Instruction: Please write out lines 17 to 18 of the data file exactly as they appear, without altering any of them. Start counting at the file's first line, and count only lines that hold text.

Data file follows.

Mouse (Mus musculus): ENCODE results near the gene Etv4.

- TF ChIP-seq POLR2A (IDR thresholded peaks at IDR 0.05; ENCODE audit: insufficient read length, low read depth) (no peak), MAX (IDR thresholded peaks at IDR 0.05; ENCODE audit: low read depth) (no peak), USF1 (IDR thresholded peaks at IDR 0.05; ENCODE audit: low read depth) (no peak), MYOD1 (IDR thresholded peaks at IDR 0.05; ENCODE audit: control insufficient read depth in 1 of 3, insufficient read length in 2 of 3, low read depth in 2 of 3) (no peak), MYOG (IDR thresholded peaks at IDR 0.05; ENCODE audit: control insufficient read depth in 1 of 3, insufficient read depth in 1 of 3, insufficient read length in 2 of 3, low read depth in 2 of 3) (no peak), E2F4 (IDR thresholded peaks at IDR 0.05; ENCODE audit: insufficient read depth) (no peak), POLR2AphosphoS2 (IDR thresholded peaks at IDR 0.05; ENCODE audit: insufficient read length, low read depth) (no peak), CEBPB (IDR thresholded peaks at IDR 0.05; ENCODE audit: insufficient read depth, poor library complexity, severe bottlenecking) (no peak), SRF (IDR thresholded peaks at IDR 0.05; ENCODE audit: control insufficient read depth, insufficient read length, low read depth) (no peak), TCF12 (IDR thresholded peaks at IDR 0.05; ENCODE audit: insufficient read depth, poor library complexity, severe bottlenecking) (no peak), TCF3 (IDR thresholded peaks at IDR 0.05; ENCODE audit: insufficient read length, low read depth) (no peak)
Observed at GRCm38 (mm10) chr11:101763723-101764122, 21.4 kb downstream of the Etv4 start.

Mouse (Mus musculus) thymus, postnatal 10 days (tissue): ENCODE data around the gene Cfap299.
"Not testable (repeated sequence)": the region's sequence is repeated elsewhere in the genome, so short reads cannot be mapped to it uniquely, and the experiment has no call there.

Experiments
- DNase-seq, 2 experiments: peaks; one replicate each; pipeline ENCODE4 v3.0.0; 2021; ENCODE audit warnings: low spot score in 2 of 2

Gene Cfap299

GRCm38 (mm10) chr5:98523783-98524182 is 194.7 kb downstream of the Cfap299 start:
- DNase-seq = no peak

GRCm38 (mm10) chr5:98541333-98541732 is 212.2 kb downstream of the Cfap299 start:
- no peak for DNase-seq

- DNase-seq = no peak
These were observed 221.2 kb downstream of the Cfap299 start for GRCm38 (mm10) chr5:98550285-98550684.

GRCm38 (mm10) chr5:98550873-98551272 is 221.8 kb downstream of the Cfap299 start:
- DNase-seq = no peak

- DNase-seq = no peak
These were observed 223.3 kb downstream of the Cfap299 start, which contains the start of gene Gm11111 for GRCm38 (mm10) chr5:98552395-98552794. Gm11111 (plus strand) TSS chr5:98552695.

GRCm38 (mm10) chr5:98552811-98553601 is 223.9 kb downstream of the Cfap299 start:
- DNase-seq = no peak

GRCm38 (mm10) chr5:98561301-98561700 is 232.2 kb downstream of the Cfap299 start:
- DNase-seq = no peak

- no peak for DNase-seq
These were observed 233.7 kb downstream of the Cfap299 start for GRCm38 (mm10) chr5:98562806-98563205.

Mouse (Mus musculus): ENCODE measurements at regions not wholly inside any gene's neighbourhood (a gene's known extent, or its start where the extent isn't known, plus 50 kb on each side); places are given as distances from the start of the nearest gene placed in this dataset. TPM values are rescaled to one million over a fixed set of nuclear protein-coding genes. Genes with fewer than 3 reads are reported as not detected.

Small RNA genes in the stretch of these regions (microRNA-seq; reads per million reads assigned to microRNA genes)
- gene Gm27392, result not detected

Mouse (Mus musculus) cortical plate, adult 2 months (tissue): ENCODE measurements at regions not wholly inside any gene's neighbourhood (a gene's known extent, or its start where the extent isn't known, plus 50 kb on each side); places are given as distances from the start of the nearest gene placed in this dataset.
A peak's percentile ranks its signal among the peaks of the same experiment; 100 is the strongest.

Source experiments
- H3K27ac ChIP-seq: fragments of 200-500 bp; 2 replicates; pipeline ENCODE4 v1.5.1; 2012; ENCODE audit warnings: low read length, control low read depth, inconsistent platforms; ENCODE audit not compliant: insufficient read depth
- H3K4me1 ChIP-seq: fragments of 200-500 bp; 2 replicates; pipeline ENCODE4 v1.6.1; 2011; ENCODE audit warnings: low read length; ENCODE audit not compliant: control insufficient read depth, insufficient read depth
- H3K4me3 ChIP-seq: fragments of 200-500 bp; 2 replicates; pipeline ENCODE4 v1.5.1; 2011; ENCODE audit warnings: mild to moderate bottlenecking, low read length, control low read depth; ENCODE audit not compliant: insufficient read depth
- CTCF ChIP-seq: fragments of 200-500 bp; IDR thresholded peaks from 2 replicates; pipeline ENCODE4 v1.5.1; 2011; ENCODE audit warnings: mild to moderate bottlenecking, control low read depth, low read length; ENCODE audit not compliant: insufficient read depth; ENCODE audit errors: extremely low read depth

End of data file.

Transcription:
- DNase-seq = no peak
These were observed 223.3 kb downstream of the Cfap299 start, which contains the start of gene Gm11111 for GRCm38 (mm10) chr5:98552395-98552794. Gm11111 (plus strand) TSS chr5:98552695.